Construction

Port’s photography director, Max Ferguson, co-curates a charity exhibition featuring Marguerite Bornhauser’s 8 and Suzie Howell’s Sardinian Sculptures

Suzie Howell, Sardinian Sculptures

This Friday at AMP Studios, Marguerite Bornhauser’s 8 and Suzie Howell’s Sardinian Sculptures will be showcased alongside work from established and emerging artists including Tom Johnson, Dafna Talmor, Daniel Castro Garcia, Alice Zoo, Cian Oba Smith, Alexander Mourant, Lola Paprocka and Pani Paul.

All artists have donated work for a raffle to raise money for Protection Approaches, a charity working towards ending identity-based mass violence. Identity-based violence is any act of violence where the perpetrator targets someone because of how they the view their victim’s identity – perhaps because of their gender, sexual orientation, ethnicity, religious, or political affiliation. Identity-based violence encompasses hate crimes against individuals, acts of terrorism, and mass atrocities such as ethnic cleansing and genocide. While its victims and the ways in which it manifests often look different, what causes and prevents identity-based violence are very often same.

Marguerite’s Bornhauser’s project takes inspiration from the writing of French author Françoise Sagan (1935-2012). Shortly after Sagan, age 18, published Bonjour Tristeese in 1954, she travelled to the Normandy coast with friends, renting a house a few kilometres from Deauville from 8 July – 8 August. The night before she is due to return home, she visits the casino, playing the number 8 throughout the night and eventually leaving with 80,000 francs. She arrives back to the house at 8am to be met by the landlord of the house. On the off chance, she asks if the house is for sale – it is, and 80,000 francs secures the sale. Sagan handed over her winnings and lived in the house for the rest of her life. Bornhauser’s contemporary interpretation of Sagan’s story takes us on a journey through Deauville – it’s people, hangouts, casinos, hotels and nightlife. The intensity and colours of Bornhauser’s images draw us into the bizarre and fantastical world of Sagan, Deauville and the number 8.

Marguerite Bornhauser, 8

Also featured in the exhibition is Suzie Howell, who in 2018 spent two weeks exploring the Sardinian landscape. She created installations and sculptures from rocks and materials she found – and then destroyed them – photographing the fleeting structures and compositions along the way. Capturing the intensity of the Sardinian sun, the dry landscape and bright blue skies, Howell’s images remind us of hazy summer days, devoid of people, but surrounded by landscape and the wonder of natural forms.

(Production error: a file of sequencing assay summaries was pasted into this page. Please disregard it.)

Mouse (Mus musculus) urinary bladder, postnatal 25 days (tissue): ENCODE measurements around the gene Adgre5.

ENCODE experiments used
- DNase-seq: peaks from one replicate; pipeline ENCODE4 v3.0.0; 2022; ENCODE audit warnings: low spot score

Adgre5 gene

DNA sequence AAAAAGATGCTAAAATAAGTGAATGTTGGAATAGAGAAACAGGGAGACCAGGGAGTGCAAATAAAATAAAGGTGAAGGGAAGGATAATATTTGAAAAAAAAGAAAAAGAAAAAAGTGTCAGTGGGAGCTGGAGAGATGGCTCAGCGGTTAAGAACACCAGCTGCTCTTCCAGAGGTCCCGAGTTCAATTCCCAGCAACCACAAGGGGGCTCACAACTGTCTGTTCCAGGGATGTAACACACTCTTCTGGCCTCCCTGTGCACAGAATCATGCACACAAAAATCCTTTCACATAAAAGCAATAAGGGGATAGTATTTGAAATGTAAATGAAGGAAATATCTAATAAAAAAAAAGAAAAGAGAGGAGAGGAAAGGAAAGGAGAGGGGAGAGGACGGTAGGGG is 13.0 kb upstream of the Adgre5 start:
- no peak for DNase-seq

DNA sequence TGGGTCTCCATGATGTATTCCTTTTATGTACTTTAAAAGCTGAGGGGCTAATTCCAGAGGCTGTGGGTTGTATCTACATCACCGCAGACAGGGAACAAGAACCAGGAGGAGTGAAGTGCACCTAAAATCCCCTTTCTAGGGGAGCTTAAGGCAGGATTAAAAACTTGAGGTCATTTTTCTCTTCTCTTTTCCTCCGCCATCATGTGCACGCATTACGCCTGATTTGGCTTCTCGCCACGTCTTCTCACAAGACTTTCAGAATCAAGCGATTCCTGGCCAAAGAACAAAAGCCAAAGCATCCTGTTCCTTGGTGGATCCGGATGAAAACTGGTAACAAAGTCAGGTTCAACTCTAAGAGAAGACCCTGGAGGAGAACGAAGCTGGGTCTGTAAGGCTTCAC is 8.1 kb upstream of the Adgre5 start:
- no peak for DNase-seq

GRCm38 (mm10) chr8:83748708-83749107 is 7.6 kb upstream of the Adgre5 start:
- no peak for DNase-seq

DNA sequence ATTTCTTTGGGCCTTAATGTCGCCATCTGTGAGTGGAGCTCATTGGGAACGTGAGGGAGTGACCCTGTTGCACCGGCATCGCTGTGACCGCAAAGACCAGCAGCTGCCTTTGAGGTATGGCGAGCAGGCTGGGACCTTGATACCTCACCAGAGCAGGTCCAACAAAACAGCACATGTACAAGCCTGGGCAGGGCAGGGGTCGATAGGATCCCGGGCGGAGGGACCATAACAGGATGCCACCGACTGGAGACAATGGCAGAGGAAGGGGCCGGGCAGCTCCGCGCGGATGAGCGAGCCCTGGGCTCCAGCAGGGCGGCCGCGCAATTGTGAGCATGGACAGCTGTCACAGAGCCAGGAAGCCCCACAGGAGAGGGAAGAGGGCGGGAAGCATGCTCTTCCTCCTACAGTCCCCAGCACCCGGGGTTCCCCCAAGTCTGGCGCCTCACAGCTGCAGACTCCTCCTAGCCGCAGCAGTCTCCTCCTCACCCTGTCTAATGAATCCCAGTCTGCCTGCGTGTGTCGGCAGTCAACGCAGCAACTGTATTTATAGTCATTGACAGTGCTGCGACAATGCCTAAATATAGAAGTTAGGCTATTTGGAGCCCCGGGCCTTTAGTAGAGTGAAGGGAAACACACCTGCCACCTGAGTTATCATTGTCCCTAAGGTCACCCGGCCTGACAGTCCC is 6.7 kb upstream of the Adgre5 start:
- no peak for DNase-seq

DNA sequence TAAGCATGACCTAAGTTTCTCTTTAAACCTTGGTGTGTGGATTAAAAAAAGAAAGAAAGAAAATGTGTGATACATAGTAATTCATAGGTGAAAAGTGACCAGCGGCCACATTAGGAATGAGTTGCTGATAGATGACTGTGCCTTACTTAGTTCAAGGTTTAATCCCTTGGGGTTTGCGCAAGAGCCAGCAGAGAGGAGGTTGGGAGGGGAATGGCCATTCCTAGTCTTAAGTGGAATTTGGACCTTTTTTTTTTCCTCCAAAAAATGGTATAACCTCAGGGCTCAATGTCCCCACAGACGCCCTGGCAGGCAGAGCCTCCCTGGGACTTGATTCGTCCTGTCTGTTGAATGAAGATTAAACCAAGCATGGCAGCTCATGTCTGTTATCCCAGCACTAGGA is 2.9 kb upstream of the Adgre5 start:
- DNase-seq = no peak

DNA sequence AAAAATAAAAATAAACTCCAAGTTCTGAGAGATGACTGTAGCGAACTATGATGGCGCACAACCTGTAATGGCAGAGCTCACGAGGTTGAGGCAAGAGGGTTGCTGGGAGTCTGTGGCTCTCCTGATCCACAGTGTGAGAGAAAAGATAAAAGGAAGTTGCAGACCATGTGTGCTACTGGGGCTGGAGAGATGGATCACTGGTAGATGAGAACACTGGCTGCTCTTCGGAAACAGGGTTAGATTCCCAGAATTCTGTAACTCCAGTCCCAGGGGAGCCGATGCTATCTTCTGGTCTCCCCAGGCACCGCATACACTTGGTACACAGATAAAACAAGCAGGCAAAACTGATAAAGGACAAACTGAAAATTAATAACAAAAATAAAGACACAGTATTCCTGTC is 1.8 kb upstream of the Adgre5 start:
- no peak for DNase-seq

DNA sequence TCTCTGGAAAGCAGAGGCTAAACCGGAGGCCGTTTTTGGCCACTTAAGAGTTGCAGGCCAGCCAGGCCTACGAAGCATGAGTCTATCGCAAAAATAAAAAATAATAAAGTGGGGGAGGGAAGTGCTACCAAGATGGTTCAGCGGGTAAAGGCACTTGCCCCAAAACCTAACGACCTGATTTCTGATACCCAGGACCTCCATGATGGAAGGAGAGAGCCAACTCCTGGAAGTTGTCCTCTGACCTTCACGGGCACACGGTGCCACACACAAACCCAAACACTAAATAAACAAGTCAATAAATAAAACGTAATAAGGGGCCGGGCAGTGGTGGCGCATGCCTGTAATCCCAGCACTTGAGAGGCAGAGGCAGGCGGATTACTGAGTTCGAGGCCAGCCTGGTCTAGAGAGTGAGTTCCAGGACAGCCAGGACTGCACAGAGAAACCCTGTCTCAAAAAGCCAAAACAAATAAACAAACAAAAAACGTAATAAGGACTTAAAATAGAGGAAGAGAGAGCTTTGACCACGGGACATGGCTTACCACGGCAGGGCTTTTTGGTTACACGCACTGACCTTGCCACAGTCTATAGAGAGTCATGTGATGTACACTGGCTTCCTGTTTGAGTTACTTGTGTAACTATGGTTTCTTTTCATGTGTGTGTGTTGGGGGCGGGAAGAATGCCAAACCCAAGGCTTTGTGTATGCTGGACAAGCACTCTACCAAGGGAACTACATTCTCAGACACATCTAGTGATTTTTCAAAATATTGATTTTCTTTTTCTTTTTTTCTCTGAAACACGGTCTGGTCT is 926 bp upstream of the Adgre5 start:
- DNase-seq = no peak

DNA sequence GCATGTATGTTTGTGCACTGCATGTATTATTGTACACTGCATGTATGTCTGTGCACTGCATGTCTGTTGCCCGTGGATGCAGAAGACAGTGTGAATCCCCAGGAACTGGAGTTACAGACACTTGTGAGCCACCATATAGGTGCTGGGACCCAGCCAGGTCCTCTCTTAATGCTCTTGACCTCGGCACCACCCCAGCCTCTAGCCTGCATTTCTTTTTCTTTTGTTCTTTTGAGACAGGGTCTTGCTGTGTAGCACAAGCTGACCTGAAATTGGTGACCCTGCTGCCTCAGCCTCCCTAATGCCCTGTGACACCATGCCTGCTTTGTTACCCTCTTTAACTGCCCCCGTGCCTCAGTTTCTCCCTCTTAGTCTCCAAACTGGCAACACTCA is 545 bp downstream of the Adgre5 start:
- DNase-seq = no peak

Suzie Howell, Sardinian Sculptures

Construction, running on the 23rd and 24th March, 2019 at AMP Studios, is curated by Hannah Geddes and Max Ferguson

To Be Precise

Celebrated landscape and portrait photographer Nadav Kander reflects on his very first camera, a Pentax Spotmatic F

When I was young there was a walk-in cupboard in my house that smelt of the leather cases of equipment stored there… various mechanical things such as movie cameras owned by my grandfather. I would go in, wind the cameras up and listen to them whirl in the dark; I must have been eight years old. To this day the smell of leather still reminds me of machines and quality.

I was 12 when I caught a bus to a store called Dion in Johannesburg. I looked at the cameras and started saving, and a year later returned to buy a Pentax Spotmatic F, the last camera to use a screw-in lens rather than a bayonet. I also bought extension tubes, which are used between the lens and the camera body to get extremely close to things. My first pictures were of dead flies on a windowsill. It was 1974.

I didn’t stay with the Pentax but I see a thread that runs through my work, from those early fly pictures to the present. I’ve always liked to look into things, to show things not easily seen with the eye, or that are not easily noticed – things photographed beautifully that are difficult or hard to look at. I take pictures of vulnerability, terror, love, horror – never of people smiling; I like to look at what is underneath.

This camera is still in perfect condition. I loved it as an object, the clicks it made and the feeling of focusing the lens. I loved its precision, and it’s that that led me into photography – not the need to make pictures, but the need to use an instrument with great precision.

As told to Dan Crowe

Photography Suzie Howell

Find out Port’s favourite digital SLRs here

 
This is an extract from issue 22 of Port. To buy or subscribe, click here.